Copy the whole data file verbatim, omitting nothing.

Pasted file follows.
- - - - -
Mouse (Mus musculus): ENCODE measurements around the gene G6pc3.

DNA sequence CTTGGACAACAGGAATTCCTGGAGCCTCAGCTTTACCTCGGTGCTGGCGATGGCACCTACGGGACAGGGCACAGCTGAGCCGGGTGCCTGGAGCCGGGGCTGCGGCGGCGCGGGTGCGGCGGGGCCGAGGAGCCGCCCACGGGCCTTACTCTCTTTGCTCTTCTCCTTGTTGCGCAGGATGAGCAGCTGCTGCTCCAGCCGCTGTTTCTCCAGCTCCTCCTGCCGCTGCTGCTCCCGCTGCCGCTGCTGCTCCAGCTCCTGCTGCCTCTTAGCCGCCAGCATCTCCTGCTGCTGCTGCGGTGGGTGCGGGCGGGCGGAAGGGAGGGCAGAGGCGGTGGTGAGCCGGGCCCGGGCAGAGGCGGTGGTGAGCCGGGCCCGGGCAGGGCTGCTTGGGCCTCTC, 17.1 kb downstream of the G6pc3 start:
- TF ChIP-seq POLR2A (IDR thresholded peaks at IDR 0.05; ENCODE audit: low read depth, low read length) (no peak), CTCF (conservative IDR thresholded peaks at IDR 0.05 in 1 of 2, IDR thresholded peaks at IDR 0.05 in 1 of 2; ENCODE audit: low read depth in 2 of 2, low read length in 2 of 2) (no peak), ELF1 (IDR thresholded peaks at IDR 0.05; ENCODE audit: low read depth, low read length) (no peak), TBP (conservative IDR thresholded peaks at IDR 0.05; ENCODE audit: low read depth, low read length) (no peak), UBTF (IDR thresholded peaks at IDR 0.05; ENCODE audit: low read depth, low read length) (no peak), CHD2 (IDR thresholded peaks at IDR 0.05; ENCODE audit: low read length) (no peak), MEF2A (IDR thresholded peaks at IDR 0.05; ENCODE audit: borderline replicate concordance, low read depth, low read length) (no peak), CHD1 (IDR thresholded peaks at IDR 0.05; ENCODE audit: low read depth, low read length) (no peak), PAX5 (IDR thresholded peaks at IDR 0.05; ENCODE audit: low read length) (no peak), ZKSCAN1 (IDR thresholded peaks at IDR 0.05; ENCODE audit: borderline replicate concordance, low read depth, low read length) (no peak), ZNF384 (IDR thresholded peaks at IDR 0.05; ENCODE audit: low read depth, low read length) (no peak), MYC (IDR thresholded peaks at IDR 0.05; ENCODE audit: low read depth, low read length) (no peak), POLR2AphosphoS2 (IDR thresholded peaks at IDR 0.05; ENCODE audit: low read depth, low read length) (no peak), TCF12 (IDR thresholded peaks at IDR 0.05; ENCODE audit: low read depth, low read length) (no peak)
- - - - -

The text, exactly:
Mouse (Mus musculus): ENCODE measurements around the gene G6pc3.

DNA sequence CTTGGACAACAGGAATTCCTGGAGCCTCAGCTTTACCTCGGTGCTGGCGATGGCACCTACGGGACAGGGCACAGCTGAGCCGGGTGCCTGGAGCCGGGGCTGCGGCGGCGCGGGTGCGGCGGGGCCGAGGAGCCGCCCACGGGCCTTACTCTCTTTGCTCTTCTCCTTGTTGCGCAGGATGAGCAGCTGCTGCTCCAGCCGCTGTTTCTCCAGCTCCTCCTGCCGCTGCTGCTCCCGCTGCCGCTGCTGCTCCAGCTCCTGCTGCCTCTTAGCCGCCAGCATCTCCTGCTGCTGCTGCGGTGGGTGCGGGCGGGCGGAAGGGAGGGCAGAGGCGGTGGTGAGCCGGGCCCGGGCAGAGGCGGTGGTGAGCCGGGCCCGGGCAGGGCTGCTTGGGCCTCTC, 17.1 kb downstream of the G6pc3 start:
- TF ChIP-seq POLR2A (IDR thresholded peaks at IDR 0.05; ENCODE audit: low read depth, low read length) (no peak), CTCF (conservative IDR thresholded peaks at IDR 0.05 in 1 of 2, IDR thresholded peaks at IDR 0.05 in 1 of 2; ENCODE audit: low read depth in 2 of 2, low read length in 2 of 2) (no peak), ELF1 (IDR thresholded peaks at IDR 0.05; ENCODE audit: low read depth, low read length) (no peak), TBP (conservative IDR thresholded peaks at IDR 0.05; ENCODE audit: low read depth, low read length) (no peak), UBTF (IDR thresholded peaks at IDR 0.05; ENCODE audit: low read depth, low read length) (no peak), CHD2 (IDR thresholded peaks at IDR 0.05; ENCODE audit: low read length) (no peak), MEF2A (IDR thresholded peaks at IDR 0.05; ENCODE audit: borderline replicate concordance, low read depth, low read length) (no peak), CHD1 (IDR thresholded peaks at IDR 0.05; ENCODE audit: low read depth, low read length) (no peak), PAX5 (IDR thresholded peaks at IDR 0.05; ENCODE audit: low read length) (no peak), ZKSCAN1 (IDR thresholded peaks at IDR 0.05; ENCODE audit: borderline replicate concordance, low read depth, low read length) (no peak), ZNF384 (IDR thresholded peaks at IDR 0.05; ENCODE audit: low read depth, low read length) (no peak), MYC (IDR thresholded peaks at IDR 0.05; ENCODE audit: low read depth, low read length) (no peak), POLR2AphosphoS2 (IDR thresholded peaks at IDR 0.05; ENCODE audit: low read depth, low read length) (no peak), TCF12 (IDR thresholded peaks at IDR 0.05; ENCODE audit: low read depth, low read length) (no peak)